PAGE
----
SERIAL killings like the ones generating headlines out of Milwaukee the past two weeks are a relatively rare form of murder, say criminologists.
But serial killings are on the rise, and all-too-common social and cultural problems are believed to be a factor in what drives human beings to this violent extreme, they say.
An understanding of the underlying meaning of the killings to the offenders themselves is key to solving murders as well as preventing them, say criminologists. Trying to make sense of the apparently senseless, to understand the killers, they say, will help police shorten the killers' careers if not prevent them altogether.
"We can't relegate the whole thing to evil; to inhumanity. We have to think about the themes that excite (the serial killer)," explains Candice Skrapec, a City University of New York criminal psychologist whose research involves extensive interviews with people incarcerated for serial killings.
The consensus among experts in the field is that it is not coincidental that a sudden upturn in the late 1970s of serial killings in the United States - as well as other violent crimes - paralleled increases in dysfunctional families, reported child abuse, media images of violence, and sexual and psychological permissiveness. The social milieu plays no small part in the escalation of serial killings, experts suggest. Symptom of larger problem
While there is scientistic evidence that some evidence of a genetic predisposition to such criminal behavior, says Ms. Skrapec, social conditions such as a healthy family setting "can override biology."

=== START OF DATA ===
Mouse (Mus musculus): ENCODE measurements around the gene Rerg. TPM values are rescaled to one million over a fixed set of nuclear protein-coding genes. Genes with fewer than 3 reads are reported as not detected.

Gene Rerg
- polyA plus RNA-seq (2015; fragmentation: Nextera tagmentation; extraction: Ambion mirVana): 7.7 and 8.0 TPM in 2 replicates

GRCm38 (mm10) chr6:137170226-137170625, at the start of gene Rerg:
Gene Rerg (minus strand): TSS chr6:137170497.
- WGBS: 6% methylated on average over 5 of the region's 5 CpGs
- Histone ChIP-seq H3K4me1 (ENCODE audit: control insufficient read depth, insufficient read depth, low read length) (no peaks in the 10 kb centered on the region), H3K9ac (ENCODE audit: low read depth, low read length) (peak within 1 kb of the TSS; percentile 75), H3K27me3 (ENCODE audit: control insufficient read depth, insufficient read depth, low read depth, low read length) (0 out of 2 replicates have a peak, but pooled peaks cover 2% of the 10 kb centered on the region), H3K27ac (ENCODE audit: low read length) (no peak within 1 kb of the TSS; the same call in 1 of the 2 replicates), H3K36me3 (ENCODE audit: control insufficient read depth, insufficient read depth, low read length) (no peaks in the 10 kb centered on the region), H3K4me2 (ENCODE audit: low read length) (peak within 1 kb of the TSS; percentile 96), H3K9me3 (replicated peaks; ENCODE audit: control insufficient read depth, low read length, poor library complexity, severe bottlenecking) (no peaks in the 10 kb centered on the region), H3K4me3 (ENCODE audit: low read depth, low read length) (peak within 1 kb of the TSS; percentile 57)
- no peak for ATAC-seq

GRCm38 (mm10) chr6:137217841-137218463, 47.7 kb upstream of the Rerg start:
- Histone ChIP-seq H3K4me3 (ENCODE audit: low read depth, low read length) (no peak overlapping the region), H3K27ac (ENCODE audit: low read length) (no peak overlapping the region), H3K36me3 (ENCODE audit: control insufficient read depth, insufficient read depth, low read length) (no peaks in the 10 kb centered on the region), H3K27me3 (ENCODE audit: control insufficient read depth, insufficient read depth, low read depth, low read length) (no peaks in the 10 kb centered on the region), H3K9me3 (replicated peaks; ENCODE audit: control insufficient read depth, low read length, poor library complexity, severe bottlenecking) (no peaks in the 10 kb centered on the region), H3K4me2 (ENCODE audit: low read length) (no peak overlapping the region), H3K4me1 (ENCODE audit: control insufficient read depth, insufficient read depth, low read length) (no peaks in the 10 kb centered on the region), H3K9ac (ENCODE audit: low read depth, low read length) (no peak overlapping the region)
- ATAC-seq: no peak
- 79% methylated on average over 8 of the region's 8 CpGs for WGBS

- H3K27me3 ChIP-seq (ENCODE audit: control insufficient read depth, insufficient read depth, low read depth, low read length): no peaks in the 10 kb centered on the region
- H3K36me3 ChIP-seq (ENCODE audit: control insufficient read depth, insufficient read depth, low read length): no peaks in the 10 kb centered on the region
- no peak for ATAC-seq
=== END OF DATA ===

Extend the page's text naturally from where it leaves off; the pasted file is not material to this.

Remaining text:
"If indeed there is a bona fide increase in family dysfunction then, yes, it would be consistent with many (forms of violence) like gangs as well as serial murders," says Skrapec. "Serial murder is just one symptom (of a larger problem)."
FBI analysts say that the number of serial murders has never been as high as it is now. In 1976, just 8.5 percent of all US murders had unknown motives (a category which includes, but is not exclusively comprised of, serial killings), FBI data show. That figure had risen dramatically to 23.7 percent of all murders in 1989.
The numbers of known mass murderers shows the increase more conclusively, says Ron Holmes, a professor of criminal justice at the University of Louisville's Southern Police Institute and the author of several books on serial killings.
Data Dr. Holmes has compiled show that between 1900 and 1970 there were 28 known mass murderers with 742 victims among them. Meanwhile, in just the decade of the 1970s there were 29 known mass murderers with 906 victims. And in the 1980s there were 47 known serial killers with 670 victims.
His studies show that there were varied motives for these murders in the early part of the century - including some committed for material gain - but that today's serial killings are largely sexually oriented. And while men and women were equally likely to be mass murder victims then, he says, the majority of today's victims are women …